The biography of Smokey Bear: the cartoon came first

After he was rescued from a fire in New Mexico and nursed back to health, Smokey Bear was sent to the National Zoo.
After he was rescued from a fire in New Mexico and nursed back to health, Smokey Bear was sent to the National Zoo. (1950 Photo)
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By John Kelly
Sunday, April 25, 2010

Can you please verify the story behind Smokey the Bear? I recall him as a permanent resident at the National Zoo from visits there as a child, but the memory is so distant and vague that I am unsure whether the story is real or something I am making up from various fragments. Wasn't he a rescue animal from a forest fire out West?

-- Raphael (Rocky) Semmes, Alexandria

His official name is actually "Smokey Bear" -- no "the." And, yes, he did live for many years at the National Zoo. But before there was a real bear, there was a cartoon bear. In other words, Smokey Poster inspired Smokey Bear, not the other way around.

The push for public awareness of forest-fire prevention heated up during World War II when balloon-borne Japanese incendiary devices managed to start fires in the Pacific Northwest. A 1943 poster showed a leering Tojo and Hitler over a burning forest, along with the words "Our Carelessness . . . Their Secret Weapon."

Bambi, fresh off the success of his eponymous film, joined the effort in 1944, proving that although people might have trouble listening to humans, they had no problem listening to animals. As Walt Disney had lent Bambi for just a year, the deer was replaced by a bear. On Aug. 9, 1944, Smokey Bear first appeared on a poster, along with the slogan, "Smokey says -- Care will prevent 9 out of 10 forest fires!" Three years later, Smokey's mantra had been amended to the now familiar "Remember -- Only you can prevent forest fires!"

In May 1950, sparks from a camp stove (or a casually discarded cigarette -- reports vary) started a fire in the Capitan Gap of New Mexico's Lincoln Forest. By the time the fire was out, 17,000 acres had been consumed. Among the survivors: a 3-month-old black bear cub discovered clinging to a singed pine tree by a crew of firefighters brought in from Texas.

The bear was given the nickname "Hotfoot Teddy" and flown to Santa Fe for treatment of his burned paws and legs. New Mexico game warden Ray Bell, his wife, Ruth, and their 4-year-old daughter, Judy, nursed the cub back to health with a diet of Pablum (a soft infant cereal) and milk mixed with honey.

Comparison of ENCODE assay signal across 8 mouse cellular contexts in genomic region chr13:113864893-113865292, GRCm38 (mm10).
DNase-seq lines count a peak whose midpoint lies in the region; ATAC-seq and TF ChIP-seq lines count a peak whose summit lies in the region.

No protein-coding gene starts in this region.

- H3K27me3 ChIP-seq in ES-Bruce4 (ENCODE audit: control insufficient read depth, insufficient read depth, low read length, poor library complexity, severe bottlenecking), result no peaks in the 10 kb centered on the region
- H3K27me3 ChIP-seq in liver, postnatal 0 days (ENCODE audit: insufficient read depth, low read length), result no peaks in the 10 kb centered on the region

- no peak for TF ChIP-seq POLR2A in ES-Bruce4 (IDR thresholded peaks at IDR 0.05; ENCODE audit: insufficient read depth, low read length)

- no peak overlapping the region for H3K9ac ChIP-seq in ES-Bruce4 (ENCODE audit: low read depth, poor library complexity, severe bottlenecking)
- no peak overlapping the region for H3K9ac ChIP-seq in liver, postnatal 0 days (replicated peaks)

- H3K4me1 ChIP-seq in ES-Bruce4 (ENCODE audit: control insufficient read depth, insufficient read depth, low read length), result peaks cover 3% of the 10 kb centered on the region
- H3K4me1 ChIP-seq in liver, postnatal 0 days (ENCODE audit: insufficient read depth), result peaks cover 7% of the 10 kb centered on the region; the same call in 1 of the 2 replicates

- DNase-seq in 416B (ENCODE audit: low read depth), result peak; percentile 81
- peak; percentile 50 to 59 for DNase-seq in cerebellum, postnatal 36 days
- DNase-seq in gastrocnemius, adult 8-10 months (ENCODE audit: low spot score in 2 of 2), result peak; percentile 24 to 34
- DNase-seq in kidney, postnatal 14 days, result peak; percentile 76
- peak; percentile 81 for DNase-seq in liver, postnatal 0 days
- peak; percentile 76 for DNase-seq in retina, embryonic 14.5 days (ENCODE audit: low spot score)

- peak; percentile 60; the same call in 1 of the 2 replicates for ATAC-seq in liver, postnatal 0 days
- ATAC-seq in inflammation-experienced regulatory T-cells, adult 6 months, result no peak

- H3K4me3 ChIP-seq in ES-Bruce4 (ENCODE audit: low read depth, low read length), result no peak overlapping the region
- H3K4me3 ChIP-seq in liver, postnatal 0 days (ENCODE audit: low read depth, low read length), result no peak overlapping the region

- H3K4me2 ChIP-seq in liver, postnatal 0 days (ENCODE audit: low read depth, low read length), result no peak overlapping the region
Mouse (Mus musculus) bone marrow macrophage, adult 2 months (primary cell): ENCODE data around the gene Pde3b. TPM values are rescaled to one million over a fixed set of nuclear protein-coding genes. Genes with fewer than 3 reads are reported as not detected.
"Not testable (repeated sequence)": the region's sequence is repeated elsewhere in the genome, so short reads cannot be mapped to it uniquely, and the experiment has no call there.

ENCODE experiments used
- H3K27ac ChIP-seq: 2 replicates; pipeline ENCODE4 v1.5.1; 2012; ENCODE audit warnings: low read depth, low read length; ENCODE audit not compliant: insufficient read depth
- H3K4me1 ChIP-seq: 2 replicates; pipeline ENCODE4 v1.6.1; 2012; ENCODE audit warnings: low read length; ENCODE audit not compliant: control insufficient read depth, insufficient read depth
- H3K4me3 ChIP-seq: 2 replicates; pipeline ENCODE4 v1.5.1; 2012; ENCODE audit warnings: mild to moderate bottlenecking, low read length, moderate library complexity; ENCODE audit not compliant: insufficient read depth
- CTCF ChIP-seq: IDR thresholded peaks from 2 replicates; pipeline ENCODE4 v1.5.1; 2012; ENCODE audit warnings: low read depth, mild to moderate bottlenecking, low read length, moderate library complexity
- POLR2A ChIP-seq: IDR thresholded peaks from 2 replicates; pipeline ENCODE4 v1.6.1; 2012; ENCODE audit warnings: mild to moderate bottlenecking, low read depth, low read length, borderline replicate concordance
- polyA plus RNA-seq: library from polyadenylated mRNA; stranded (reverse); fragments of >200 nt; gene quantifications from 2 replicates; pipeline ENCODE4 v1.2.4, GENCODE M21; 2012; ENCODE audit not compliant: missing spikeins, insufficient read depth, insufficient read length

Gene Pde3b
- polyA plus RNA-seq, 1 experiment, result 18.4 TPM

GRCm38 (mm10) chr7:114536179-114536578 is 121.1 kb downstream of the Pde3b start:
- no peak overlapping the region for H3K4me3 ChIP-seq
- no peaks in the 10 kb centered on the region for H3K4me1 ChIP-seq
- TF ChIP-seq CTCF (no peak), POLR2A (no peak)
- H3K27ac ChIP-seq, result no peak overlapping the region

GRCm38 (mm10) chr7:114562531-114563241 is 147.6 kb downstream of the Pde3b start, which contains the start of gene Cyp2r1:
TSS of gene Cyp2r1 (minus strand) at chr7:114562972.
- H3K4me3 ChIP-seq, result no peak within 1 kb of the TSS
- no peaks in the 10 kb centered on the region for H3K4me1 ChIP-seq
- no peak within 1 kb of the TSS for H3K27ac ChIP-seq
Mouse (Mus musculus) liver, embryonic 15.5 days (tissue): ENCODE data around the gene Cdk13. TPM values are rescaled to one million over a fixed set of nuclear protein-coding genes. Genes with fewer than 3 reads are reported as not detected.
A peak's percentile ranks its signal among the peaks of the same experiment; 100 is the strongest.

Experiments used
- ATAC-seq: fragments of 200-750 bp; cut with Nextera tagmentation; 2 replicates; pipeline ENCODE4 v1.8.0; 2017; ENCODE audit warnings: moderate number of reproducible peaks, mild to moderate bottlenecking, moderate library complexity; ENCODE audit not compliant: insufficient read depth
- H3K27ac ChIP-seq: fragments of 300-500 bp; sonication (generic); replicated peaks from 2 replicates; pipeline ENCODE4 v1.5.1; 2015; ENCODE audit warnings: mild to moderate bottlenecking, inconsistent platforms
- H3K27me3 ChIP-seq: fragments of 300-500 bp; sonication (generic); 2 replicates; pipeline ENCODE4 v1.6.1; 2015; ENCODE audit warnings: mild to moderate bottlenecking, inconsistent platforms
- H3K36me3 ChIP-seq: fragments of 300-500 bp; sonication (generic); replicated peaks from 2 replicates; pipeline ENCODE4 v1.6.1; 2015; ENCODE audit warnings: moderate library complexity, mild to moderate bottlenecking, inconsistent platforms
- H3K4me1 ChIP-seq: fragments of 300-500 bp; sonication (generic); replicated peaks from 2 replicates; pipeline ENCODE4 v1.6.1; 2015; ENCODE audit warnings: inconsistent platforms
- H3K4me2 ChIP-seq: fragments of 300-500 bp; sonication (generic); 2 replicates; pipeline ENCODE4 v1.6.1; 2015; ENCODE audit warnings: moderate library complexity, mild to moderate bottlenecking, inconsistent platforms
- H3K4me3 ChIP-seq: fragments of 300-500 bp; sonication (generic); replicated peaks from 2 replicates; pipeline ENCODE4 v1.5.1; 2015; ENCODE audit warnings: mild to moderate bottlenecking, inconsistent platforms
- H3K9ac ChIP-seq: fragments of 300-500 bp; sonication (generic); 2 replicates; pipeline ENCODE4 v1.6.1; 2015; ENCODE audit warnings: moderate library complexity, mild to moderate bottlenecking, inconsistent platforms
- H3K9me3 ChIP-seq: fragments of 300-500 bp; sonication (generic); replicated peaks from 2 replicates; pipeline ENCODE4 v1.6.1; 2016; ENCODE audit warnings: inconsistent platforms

The Forest Service saw in this orphaned cub the opportunity to personify -- well, animalify -- the emblem of its fire-prevention efforts. Flown to Washington with much fanfare, Teddy became Smokey and went to live at the National Zoo.

What was life like for Smokey? Who can say. He was a favorite with young visitors, for whom the bipedal, denim- and ranger hat-wearing cartoon bear was a very recognizable symbol. But something was missing from Smokey's life. In 1962, he "married" Goldie Bear. It was hoped that they would provide a future generation of Smokies. They did not, and in 1971 the pair "adopted" another orphaned cub from the Lincoln Forest: Little Smokey (a.k.a. Young Smokey, a.k.a. Smokey Jr.).

In a 1974 article by Kenneth Turan in The Washington Post magazine, the aging Smokey Bear comes off as a somewhat sad creature, an ursine Howard Hughes. Wrote Turan: "Moving with an awful reluctance, his back legs stiff and just about immobile, he paws wearily at the nearest fish."

Beset by old age, arthritis and the lingering affects of his childhood burns, Smokey spent most of his time sleeping. By then, giant pandas Hsing-Hsing and Ling-Ling, recent gifts from the Peoples Republic of China, had become the zoo's star attractions.

Smokey died Nov. 9, 1976. He was eulogized in The Post with a full-blown obituary. His body was flown back to New Mexico and is buried under a plaque in Capitan that reads "This is the resting place of the first living Smokey Bear . . . the living symbol of wildfire prevention and wildlife conservation." Little Smokey died Aug. 11, 1990.

Smokey's cartoon persona has outlived the real bear, as cartoon personas tend to do. But his message remains: Only you can . . . well, you know.

Luna landing

The photograph that accompanied last week's column about Luna Park was not of the Arlington amusement park but of the Luna Park in Pittsburgh, one of dozens of the same name across the country.

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